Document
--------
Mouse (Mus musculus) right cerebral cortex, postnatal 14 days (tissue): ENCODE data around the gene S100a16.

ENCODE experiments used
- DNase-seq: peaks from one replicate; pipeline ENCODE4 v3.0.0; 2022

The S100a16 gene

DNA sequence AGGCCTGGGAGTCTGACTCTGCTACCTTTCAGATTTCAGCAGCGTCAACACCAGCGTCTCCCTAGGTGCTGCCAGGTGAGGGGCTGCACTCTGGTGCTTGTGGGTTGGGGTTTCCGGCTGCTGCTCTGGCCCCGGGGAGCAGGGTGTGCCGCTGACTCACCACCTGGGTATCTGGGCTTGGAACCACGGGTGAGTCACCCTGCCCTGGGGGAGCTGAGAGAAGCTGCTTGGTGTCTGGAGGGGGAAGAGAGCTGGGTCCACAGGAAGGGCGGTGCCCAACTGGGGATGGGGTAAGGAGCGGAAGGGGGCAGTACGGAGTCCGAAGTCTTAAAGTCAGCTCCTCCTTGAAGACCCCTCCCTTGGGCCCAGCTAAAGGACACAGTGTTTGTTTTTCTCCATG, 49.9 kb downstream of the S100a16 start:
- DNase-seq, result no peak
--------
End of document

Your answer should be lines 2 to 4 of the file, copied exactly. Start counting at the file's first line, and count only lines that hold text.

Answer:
ENCODE experiments used
- DNase-seq: peaks from one replicate; pipeline ENCODE4 v3.0.0; 2022

The S100a16 gene